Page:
It doesn’t matter whether you consider the individuals you employ employees or independent contractors. Ultimately, the IRS or the Department of Labor will decide how your workers should be categorized. The truth is you don’t get much say in contractors vs. employees.
In the end, it all comes down to the work the worker performs and how you manage the work they perform. Let’s dig into this deeper as we explore the pros and cons of contractors and employees.
Employee or Independent contractor?
Generally, if you control the individual’s actions, that person will likely be considered an employee of your business. If the individual does not have an independent company exclusive to yours, that suggests an employee.
If you supervise the individual’s work, this is another factor to consider for an employee. And importantly, supplying the individual with tools, materials, and a workspace will also be considered in determining an employee relationship with your business.
However, if an individual is retained for a specific project, for a limited time, or is paid per project, such factors indicate a contractor relationship.
Don’t make decisions about classifying individuals in your workplace without consulting a lawyer about it first. The last thing you want is to misclassify someone as a contractor, only to have the DOL or IRS tell you otherwise. That can subject you to severe fines and payment of past-due taxes and benefits.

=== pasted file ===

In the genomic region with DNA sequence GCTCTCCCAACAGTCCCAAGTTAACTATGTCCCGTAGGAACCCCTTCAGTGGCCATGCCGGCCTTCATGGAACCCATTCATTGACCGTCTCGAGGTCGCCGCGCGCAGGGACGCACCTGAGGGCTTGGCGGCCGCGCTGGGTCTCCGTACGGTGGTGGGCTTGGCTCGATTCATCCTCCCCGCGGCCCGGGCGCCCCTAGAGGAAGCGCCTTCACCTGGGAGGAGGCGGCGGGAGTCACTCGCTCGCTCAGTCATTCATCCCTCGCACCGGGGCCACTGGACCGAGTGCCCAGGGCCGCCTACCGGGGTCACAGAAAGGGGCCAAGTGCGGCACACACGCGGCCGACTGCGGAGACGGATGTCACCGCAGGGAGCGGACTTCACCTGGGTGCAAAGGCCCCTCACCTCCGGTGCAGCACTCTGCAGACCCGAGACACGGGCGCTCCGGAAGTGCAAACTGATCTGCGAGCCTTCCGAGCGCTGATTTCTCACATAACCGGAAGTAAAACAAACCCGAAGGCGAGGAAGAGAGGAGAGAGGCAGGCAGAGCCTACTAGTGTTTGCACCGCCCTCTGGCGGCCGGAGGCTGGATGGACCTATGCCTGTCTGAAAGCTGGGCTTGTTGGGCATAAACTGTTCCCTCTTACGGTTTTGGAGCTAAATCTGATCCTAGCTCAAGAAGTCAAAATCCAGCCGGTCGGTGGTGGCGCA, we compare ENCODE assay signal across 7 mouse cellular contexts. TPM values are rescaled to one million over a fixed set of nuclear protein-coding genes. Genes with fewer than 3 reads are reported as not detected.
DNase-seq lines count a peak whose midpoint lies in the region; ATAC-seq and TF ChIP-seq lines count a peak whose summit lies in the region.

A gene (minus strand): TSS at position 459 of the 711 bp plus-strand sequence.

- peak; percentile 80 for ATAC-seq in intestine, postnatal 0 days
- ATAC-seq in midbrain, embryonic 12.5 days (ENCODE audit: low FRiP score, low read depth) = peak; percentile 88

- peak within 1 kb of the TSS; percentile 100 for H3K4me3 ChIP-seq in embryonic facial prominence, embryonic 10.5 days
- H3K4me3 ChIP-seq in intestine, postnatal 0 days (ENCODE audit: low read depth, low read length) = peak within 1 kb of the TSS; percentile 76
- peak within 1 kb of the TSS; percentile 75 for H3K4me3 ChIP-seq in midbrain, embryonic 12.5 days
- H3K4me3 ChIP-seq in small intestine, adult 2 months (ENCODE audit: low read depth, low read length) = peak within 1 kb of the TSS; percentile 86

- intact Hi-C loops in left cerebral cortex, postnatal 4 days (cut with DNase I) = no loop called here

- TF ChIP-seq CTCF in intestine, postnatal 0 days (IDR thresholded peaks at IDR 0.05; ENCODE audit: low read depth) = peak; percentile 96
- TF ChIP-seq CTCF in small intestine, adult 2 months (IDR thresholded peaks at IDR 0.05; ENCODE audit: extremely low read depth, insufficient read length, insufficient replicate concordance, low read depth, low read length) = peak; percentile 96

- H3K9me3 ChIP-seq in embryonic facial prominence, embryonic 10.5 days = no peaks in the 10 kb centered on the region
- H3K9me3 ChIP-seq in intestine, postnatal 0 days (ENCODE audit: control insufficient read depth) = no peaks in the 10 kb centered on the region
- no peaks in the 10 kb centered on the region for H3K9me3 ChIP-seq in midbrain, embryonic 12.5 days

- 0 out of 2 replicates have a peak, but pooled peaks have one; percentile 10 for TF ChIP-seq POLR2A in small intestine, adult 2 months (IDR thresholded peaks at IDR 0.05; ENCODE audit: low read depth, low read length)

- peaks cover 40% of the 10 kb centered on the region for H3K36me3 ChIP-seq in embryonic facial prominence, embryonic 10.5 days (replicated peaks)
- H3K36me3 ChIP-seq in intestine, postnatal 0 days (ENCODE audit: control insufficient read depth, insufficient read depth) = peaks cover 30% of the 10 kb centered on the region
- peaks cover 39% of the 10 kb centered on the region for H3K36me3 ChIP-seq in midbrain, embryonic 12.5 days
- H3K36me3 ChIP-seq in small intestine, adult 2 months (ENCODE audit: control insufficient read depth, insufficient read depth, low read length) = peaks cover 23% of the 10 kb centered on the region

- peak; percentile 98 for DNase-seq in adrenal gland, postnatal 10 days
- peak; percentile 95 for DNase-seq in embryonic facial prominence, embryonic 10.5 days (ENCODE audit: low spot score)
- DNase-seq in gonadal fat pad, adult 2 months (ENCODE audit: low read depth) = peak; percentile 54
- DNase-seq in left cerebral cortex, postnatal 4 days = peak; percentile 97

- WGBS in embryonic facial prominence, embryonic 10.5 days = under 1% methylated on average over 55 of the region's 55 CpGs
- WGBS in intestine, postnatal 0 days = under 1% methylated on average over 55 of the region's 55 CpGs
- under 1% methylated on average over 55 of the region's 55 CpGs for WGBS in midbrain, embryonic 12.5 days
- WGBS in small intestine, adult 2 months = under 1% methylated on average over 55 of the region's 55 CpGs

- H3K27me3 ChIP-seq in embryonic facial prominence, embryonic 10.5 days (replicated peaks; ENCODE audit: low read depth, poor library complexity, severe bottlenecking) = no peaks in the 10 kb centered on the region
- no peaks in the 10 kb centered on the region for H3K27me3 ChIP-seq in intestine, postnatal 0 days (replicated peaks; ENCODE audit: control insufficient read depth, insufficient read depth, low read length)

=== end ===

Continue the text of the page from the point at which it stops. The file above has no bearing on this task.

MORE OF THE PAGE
Just ask Steak ‘N Shake, which made a $7.7 million error because it misclassified its workers.
The Pros and Cons of Contractors vs. Employees
We’ve got a whole post on the differences between full-time employees vs contractors here. But today, we’re focused more on the pros and cons of each rather than their definitions.
The Pros of Hiring an Employee
Employers have the most significant degree of control over their employees. Not having to worry about the IRS or the Department of Labor reclassifying the people who work for you and avoiding harsh penalties if you do are two main benefits of hiring employees as opposed to contractors.
The good news is, the employer has already completed the necessary withholdings for taxes and unemployment. Additionally, the employer can regulate the employee’s working hours and oversee the quality of their job.
Along with adding new skills and expertise, hiring staff people can increase output and efficiency. Employees can expedite company operations and free the owner from focusing on other business-related tasks. This is helpful for small companies in need of extra assistance or who feel overworked.
Recruiting staff may provide opportunities for professional advancement for both the employer and the employee. Workers with knowledge and training from their businesses are more equipped to offer original ideas and perspectives.